Castlepollard: mentioned in report.

Nuns' information ‘inaccurate and misleading' says Mother and Baby Homes Commission

The affidavit given to the Mother and Baby Homes Commission of Investigation by the nuns who ran the Mother and Baby Home in Castlepollard was “speculative, inaccurate and misleading”.

That's according to the authors of the commission's fifth interim report into the conditions at the mother and baby home in Castlepollard and others around the country.

The Congregation of the Sacred Hearts of Jesus and Mary ran the mother and baby home in Castlepollard from 1935 to 1971, as well as the homes in Bessborough in Cork and Sean Ross in Roscrea.

The commission says that it has been unable to ascertain where the majority of the more than 900 children who died in Bessborough are buried and that the congregation does not know where the remains of these children are.

The report states that the commission has established that around 220 children and eight mothers died in Castlepollard. While their burials were not recorded by the congregation, it is “likely” that they are buried in the graveyard.

The commission also noted that although there was no legal obligation for the congregation to keep a register of the burials in Castlepollard and their other mother and baby homes, there was a canon law requirement to do so.

The congregation was criticised for the affidavit that it provided to the commission.

“The congregation provided the commission with an affidavit about burials generally and specifically about the Castlepollard and Sean Ross child burials but very little evidence was provided to support the statements in it. The affidavit was, in many respects, speculative, inaccurate and misleading,” they say.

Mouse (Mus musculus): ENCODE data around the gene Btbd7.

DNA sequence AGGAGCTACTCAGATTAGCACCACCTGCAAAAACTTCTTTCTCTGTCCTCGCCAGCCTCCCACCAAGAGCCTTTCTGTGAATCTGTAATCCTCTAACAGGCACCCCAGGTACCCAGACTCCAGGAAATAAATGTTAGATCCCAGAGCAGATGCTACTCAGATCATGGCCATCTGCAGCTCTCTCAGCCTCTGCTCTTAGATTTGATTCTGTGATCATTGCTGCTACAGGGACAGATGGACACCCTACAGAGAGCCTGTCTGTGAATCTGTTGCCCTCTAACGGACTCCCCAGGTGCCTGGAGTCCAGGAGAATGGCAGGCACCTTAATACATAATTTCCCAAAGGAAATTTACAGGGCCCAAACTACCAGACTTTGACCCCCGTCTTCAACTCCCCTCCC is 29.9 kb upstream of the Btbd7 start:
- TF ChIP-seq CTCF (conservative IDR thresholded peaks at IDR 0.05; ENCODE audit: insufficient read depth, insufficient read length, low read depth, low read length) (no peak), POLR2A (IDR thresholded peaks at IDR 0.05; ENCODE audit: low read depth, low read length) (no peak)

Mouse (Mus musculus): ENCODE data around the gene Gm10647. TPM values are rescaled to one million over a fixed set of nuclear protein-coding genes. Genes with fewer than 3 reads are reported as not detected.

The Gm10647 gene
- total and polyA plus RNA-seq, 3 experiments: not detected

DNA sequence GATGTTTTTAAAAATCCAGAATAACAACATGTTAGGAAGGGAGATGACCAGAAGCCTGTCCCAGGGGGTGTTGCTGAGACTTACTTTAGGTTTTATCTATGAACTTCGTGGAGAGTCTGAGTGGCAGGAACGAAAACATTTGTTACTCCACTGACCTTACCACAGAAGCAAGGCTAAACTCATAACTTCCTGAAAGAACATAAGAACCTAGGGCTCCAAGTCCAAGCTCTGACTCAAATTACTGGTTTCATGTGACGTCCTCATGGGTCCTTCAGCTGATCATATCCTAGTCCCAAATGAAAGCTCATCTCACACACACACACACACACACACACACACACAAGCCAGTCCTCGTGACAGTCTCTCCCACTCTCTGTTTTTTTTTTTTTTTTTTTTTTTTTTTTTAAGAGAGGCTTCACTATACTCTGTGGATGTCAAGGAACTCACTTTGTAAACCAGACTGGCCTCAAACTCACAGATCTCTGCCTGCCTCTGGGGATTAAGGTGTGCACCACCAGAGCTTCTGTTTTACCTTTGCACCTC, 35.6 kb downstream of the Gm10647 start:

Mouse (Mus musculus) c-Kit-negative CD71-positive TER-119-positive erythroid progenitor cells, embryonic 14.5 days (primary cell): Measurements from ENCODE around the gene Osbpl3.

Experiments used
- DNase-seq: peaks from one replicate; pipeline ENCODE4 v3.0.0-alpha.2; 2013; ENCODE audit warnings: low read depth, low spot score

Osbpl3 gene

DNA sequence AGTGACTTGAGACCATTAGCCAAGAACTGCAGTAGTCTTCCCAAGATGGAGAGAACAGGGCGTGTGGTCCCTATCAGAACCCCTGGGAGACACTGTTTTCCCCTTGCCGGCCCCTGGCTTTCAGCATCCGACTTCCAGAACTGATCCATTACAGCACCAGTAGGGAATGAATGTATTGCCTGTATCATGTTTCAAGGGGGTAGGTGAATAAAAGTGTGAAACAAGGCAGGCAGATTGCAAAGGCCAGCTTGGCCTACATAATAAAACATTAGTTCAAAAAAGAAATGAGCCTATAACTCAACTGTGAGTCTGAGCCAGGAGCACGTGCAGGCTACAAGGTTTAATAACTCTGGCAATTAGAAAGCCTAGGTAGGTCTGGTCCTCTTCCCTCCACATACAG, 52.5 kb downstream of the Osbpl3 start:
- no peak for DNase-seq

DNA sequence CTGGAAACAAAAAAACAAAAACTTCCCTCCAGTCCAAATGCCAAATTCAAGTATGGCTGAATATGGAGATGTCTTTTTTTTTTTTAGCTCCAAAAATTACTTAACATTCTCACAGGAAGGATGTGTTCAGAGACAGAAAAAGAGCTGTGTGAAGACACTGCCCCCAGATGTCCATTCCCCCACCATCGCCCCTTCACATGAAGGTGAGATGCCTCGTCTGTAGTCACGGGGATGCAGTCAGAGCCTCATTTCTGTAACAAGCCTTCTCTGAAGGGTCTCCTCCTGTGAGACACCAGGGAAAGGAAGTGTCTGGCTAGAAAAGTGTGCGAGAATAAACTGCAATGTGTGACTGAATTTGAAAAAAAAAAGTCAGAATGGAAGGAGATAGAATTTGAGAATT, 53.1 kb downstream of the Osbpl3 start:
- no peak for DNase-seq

Nails pre-date mother and baby home

The commission also say that it is likely that the large number of nails embedded into the wall on the northern side of the graveyard at the home in Castlepollard predate the opening of mother and baby home.

“It had been suggested by some former residents that these were informal grave markers for child burials either as locational markers or markers of the fact of a burial. The archaeologists who examined the burial ground concluded that while this is possible, they are more likely to have been installed as training nails for wall vegetation and pre-date its use as a burial ground. The congregation told the Commission that it believes the nails predate the mother and baby home by about 200 years and so could possibly not be grave markers; the congregation did not cite any evidence for this,” the report says.

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